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The Bombay Bidens arrived at the White House on Friday. Because the president of the United States, Joe Biden, has always spoken of his Irish origins, often to express estrangement towards the United Kingdom. But, in 2013, he mentioned that he may have a distant family in the Indian city of Bombay. And now Indian Prime Minister
has used his visit to the White House to inform Biden that this is indeed the case.
"I have brought the documents"
that prove it, said Modi, along with a smiling Biden, whose 'lamp-hugging' personality always manifests itself when he meets with foreign heads of government (with the exception of Pedro Sánchez).
So if Barack Obama had caused hives among the United States' European allies when in 2009 he defined himself as "the first president of the United States to come from the Pacific" - since he was born in Hawaii - Joe Biden seems willing to
present himself as the first president of the Indian Ocean,
even though the links between the Delaware Bidens and the Bombay Bidens appear to date from the late 18th century.
It is not a casual statement. Obama launched "the turn to the Pacific" in 2010. A decade later, Biden has reinforced it with the Aukus - the new defense pact with Australia and the United Kingdom - and has taken it a further ocean, to the Indian Ocean. The new vision of the US world was revealed this Friday afternoon - night in Spain - when the Quadrilateral Security Dialogue (known as the 'Quad') held
its first meeting of heads of state
and government in Washington. There were Biden, Modi, the Japanese Prime Minister, Yoshihide Suga, and the Australian Scott Morrison. In its 17 years of existence, the 'Quad' had only once had a 'virtual' meeting, again at Biden's urging, last March.
The leap in the relationship between the four countries is one of those events that activate the salivary glands of experts and geeks of geopolitics. And they are not lacking in reasons. In the 'Quad' are the first (USA), third (Japan), and sixth (India) largest economies on Earth, and two nuclear powers (USA and India), with a total population of 1.75 billion people. In front of them is
the second largest economy in the world,
also a nuclear power,
and with 1,400 million inhabitants.
Beyond the numbers, the formalization of the Quad also represents a
change of historical dimensions
on the part of India. Until the 1990s, that country was part of the Non-Aligned Movement, a group of developing countries that in theory tried to stay out of the dispute between the USSR and the United States but that, in practice, tended to be closer to Moscow than to Washington.
Now, Apple, Amazon and Wal-Mart have their hopes of future growth in that country, which is already the second largest market for Facebook in the world, the largest European steel company (Arcelor, with plants in Asturias) is owned by Indian capital, and New Delhi has had a nuclear cooperation agreement with the United States since 2005. But the acceptance of the 'Quad' is also an exercise in humility on the part of Modi, who has seen how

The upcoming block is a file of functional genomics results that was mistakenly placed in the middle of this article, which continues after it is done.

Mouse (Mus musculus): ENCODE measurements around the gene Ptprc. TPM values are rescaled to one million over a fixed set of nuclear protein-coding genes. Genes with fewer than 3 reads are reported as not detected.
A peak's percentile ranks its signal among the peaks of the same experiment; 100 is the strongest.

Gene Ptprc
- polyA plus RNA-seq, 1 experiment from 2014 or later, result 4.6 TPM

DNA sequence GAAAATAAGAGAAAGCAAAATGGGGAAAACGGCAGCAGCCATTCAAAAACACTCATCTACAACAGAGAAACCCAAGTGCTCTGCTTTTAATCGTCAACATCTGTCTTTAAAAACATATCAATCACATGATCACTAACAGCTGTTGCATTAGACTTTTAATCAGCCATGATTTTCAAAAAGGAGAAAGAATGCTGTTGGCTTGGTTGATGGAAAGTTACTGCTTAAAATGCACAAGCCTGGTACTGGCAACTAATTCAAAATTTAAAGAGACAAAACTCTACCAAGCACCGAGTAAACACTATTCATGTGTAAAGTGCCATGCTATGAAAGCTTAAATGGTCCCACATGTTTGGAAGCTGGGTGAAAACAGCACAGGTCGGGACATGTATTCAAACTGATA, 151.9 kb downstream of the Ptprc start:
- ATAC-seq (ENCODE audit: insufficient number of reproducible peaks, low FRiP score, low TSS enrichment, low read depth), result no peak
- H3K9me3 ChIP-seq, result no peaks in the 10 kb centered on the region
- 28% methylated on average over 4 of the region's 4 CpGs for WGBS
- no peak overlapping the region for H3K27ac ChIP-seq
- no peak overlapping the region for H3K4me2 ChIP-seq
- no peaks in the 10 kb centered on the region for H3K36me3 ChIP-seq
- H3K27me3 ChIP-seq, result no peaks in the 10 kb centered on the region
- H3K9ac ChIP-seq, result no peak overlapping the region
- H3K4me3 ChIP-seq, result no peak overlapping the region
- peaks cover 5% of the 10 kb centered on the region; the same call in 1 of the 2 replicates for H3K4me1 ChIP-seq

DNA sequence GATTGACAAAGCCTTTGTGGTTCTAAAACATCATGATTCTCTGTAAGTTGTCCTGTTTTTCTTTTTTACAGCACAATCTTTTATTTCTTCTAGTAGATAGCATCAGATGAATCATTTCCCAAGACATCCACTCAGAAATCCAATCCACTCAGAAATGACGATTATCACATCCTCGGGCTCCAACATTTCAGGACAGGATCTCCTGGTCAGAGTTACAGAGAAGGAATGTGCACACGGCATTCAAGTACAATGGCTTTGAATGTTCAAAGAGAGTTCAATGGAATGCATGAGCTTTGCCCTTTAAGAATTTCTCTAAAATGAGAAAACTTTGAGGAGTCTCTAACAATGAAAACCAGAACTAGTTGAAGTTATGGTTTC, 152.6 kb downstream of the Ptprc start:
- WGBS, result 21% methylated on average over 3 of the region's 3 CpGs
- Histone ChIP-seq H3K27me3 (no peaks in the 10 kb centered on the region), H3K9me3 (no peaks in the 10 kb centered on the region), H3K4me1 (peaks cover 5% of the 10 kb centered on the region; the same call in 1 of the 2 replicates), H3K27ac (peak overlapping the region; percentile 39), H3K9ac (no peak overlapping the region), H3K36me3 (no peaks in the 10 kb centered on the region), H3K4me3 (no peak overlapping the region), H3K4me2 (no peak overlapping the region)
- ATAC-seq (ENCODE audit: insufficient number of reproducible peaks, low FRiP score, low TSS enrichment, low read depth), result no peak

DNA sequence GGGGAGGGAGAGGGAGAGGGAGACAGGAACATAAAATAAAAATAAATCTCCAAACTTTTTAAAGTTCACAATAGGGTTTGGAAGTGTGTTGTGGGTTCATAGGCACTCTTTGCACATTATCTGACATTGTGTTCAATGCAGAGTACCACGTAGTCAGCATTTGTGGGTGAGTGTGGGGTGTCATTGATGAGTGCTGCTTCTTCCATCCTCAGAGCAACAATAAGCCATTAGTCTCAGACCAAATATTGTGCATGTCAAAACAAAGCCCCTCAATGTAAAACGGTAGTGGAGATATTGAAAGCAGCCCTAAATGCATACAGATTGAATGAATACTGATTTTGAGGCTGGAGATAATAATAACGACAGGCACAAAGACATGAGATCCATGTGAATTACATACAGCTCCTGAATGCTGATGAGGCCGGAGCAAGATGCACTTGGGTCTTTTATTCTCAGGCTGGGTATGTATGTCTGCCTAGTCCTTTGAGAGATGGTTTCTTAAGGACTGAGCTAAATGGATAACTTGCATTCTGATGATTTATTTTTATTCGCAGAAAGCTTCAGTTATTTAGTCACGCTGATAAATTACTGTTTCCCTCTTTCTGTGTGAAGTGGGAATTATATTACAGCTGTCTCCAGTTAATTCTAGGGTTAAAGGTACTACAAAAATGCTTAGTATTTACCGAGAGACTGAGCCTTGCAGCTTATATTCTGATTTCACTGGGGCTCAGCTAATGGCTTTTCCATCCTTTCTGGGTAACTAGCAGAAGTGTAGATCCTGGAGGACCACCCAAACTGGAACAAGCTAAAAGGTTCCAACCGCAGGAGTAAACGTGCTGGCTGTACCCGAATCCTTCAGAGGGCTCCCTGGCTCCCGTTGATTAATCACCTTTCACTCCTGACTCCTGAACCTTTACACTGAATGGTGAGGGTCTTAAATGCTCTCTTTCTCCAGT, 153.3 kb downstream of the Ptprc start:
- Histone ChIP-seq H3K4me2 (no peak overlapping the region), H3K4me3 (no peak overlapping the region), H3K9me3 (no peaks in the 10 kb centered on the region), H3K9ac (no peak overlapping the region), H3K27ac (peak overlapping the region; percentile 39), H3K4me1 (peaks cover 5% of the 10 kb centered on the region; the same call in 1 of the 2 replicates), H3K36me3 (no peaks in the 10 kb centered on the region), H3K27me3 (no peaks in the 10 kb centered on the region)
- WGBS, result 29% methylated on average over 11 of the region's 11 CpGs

the Covid-19 devastated India
to the point that the country has had to accept, for the first time in 16 years, international aid to fight a natural catastrophe. The embrace of the 'Quad' reveals that the ideas of India as 'lord of the world' and 'self-sufficient' - which Modi had set as a goal for the country -, are unviable. New Delhi can't go it aloneand less when China is
surrounding with trade agreements with its neighbors:
Pakistan, Bangladesh, Ceylon, Burma, Nepal, and, since the arrival of the Taliban, Afghanistan.
But whoever thinks that we are witnessing the birth of a new military organization like NATO is wrong. The 'Quad' is less than the Atlantic Alliance, since it is not an organization and does not even have a Secretariat. But it also
has a much larger field of action.
In fact, it was born by a natural phenomenon: the 2003 tsunami, which caused 225,000 deaths in fourteen countries. On the basis of international cooperation after the disaster, Japan proposed, with the support of the George W. Bush Government, to create, with India and Australia, in 2007 the 'Quad', with the idea of
promoting "a free Indo-Pacific ,
inclusive, and rule-based. "
And that is where this forum is more than NATO. This forum is not limited to defense, but also to cooperation in areas such as the
fight against climate change,
defense of the environment, and cooperation for sustainable development, all of which are issues that remain outside the agenda of the mega infrastructure projects that China uses to extend its influence in Asia.
For example, after the telematic meeting in March, the four members agreed that India would
produce one billion doses of vaccines
against Covid-19, which would be paid for by the United States and Japan, and distributed to countries in the region.
The goal was clear: to present an alternative to the vaccines that China was delivering to many developing countries.
The brutal 'second wave' of Covid-19 in India, however, has delayed the plan for months.
However, after today's meeting, there is no doubt that there will be more initiatives.
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